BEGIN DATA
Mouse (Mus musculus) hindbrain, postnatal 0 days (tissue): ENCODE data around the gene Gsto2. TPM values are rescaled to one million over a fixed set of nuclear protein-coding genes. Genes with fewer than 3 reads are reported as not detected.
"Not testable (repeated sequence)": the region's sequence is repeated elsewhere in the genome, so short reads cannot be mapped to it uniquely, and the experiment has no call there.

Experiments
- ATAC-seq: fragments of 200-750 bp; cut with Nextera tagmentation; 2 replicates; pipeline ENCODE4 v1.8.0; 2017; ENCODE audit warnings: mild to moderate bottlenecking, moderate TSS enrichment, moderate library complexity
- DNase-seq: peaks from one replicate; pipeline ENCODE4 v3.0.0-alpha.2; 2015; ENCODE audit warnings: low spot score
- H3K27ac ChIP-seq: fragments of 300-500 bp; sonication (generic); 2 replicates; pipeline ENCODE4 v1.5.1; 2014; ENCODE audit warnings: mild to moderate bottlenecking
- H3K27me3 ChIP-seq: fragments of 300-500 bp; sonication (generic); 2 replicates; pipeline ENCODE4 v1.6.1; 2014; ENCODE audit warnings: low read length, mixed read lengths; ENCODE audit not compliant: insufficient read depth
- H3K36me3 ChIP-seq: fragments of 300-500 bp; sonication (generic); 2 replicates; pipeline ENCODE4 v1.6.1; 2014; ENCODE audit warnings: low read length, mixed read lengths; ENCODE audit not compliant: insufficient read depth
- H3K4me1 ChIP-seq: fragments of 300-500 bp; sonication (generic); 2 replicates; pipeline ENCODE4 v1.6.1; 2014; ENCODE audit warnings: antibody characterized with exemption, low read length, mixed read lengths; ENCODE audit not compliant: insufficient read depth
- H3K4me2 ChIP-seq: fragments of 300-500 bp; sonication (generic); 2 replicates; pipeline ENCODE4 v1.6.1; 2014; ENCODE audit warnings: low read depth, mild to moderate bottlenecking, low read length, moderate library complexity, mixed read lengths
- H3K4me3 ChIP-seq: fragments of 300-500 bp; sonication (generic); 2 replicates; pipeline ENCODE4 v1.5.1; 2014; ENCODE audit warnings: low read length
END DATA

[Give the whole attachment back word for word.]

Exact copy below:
Mouse (Mus musculus) hindbrain, postnatal 0 days (tissue): ENCODE data around the gene Gsto2. TPM values are rescaled to one million over a fixed set of nuclear protein-coding genes. Genes with fewer than 3 reads are reported as not detected.
"Not testable (repeated sequence)": the region's sequence is repeated elsewhere in the genome, so short reads cannot be mapped to it uniquely, and the experiment has no call there.

Experiments
- ATAC-seq: fragments of 200-750 bp; cut with Nextera tagmentation; 2 replicates; pipeline ENCODE4 v1.8.0; 2017; ENCODE audit warnings: mild to moderate bottlenecking, moderate TSS enrichment, moderate library complexity
- DNase-seq: peaks from one replicate; pipeline ENCODE4 v3.0.0-alpha.2; 2015; ENCODE audit warnings: low spot score
- H3K27ac ChIP-seq: fragments of 300-500 bp; sonication (generic); 2 replicates; pipeline ENCODE4 v1.5.1; 2014; ENCODE audit warnings: mild to moderate bottlenecking
- H3K27me3 ChIP-seq: fragments of 300-500 bp; sonication (generic); 2 replicates; pipeline ENCODE4 v1.6.1; 2014; ENCODE audit warnings: low read length, mixed read lengths; ENCODE audit not compliant: insufficient read depth
- H3K36me3 ChIP-seq: fragments of 300-500 bp; sonication (generic); 2 replicates; pipeline ENCODE4 v1.6.1; 2014; ENCODE audit warnings: low read length, mixed read lengths; ENCODE audit not compliant: insufficient read depth
- H3K4me1 ChIP-seq: fragments of 300-500 bp; sonication (generic); 2 replicates; pipeline ENCODE4 v1.6.1; 2014; ENCODE audit warnings: antibody characterized with exemption, low read length, mixed read lengths; ENCODE audit not compliant: insufficient read depth
- H3K4me2 ChIP-seq: fragments of 300-500 bp; sonication (generic); 2 replicates; pipeline ENCODE4 v1.6.1; 2014; ENCODE audit warnings: low read depth, mild to moderate bottlenecking, low read length, moderate library complexity, mixed read lengths
- H3K4me3 ChIP-seq: fragments of 300-500 bp; sonication (generic); 2 replicates; pipeline ENCODE4 v1.5.1; 2014; ENCODE audit warnings: low read length